On being authentic shepherds

There you have the Inappropriate Priest on the Ten Commandments. More than just silliness there is a serious point here, I think. The members of this Church are rightly shocked at the open hypocrisy and insincerity of their shepherd. Perhaps he is an exaggerated version of those shepherds condemned in Jeremiah (see 10:21; 23:1-2; etc.).

I think there are various kinds of much more subtle hypocrisy that pastors are tempted to slip into, even unawares.

One sort of hypocrisy we must guard against is the temptation to put forward our own idiosyncratic preferences while (by virtue of our ordination) presuming to represent the community of Christ as a whole; to offer my own ideas instead of the faith of the Church.

In my own United Methodist Church we are asked in the Ordination Liturgy: "In covenant with the other elders, will you be loyal to The United Methodist Church, accepting its order, liturgy, doctrine, and discipline, defending it against all doctrines contrary to God's Holy Word, and accepting the authority of those who are appointed to supervise your ministry?" to which we must (presumably) respond in the affirmative for the service (and our ministry) to continue.

Yet it sometimes seems as though some of our pastors are ignorant of parts of our doctrine (though all is plainly spelled out in The Book of Discipline, Part II, paragraph 103 most particularly), or perhaps they just plain don't believe or accept them. Instead they are tempted preach their own different personal beliefs. This is surely a betrayal of the ordination vow.

On the other hand, the liturgy is still neglected in some places. (As an aside, I think we ought to have a church-wide discussion on what it means to be 'loyal to the liturgy' while presumably maintaining a degree of flexibility with it as well - I myself am uncertain at times how to live in this tension).
The services that constitute the Ritual of The United Methodist Church are also spelled out quite clearly in the Discipline, paragraph 1114.3.

If I am willing to put my own opinions above the established doctrine of the Church and my own preferences above the liturgy of the church I become an unstable shepherd, without a firm foundation, and one who is decieving people if in fact they believe I am speaking for the church (as one with teaching authority) when I am really only speaking for myself. I become not unlike the pastor the Lewis describes in letter 16 of The Screwtape Letters:
At the other church we have Fr. Spike. The humans are often puzzled to understand the range of his opinions - why he is one day almost a Communist and the next not far from some kind of theocratic Fascism - one day a scholastic, and the next prepared to deny human reason altogether...there is also a promising streak of dishonesty in him; we are teaching him to say 'The teaching of the Church is' when he really means 'I'm almost sure I read recently in Maritain or someone of that sort.'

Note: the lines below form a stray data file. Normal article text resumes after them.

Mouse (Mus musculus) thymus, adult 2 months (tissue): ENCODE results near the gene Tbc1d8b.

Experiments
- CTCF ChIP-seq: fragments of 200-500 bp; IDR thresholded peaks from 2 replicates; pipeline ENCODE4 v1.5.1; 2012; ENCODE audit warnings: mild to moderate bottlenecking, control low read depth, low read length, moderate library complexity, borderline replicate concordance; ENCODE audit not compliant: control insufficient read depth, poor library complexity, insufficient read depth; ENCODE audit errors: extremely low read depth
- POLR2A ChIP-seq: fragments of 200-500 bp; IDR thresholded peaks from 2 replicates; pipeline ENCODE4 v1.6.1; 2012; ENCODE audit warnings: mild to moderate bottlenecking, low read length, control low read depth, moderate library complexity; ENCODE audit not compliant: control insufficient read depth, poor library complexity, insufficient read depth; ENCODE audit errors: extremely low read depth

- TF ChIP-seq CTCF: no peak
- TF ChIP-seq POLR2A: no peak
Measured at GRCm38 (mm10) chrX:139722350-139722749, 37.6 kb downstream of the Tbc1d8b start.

That is one sort of hypocrisy.
But obviously, this is not the problem of our Inappropriate priest. He's clearly got the doctrine right; it is just that the teaching is completely divorced from his actual lifestyle. The pastor's call to live out an authentic Christ-centered spirituality is, I believe, far more foundational to effective pastoral leadership than any administrative, vision-casting, or people-managing skills.

I wonder what we might call that passive sort of hypocrisy in which our own spiritual life - our prayers, our Scripture study, our zeal, and our nearness to God - is steadily allowed to deteriorate even as we continue to serve as presumptive models and shepherds for the faithful? Are we telling people how important it is to pray, but not ourselves in prayer; are we exhorting the faithful to practice sabbath and meditate on Scripture without doing so ourselves; are we proclaiming to others the sweet comfort of a deep relationship with Christ, even as we neglect and drift away from him?

But thanks be to God, with the help of the prayers of our fellow saints, with careful use of the means of grace (including sabbath rest) we can forever be drawn deeper into the heart of the Triune God and empowered by his Life and his Holiness for fruitful and authentic ministry.

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Blogger Fr. Philip said...

Thanks for the push to be careful of my own hypocrisy. Thankfully, I recently heard a wonderful talk given to our clergy about just this topic. The Metropolitan who delivered the address is a very humble man and you knew that he practiced just these points. The joy of immersing ourselves in prayer helps us to remember that the ministry is not ours but Christ's, and to Him belongs all the glory.

3:43 PM, August 30, 2010  
Blogger Daniel McLain Hixon said...

I believe the grace of humility is one of our most potent guards against all of these pitfalls.

5:26 PM, August 30, 2010  

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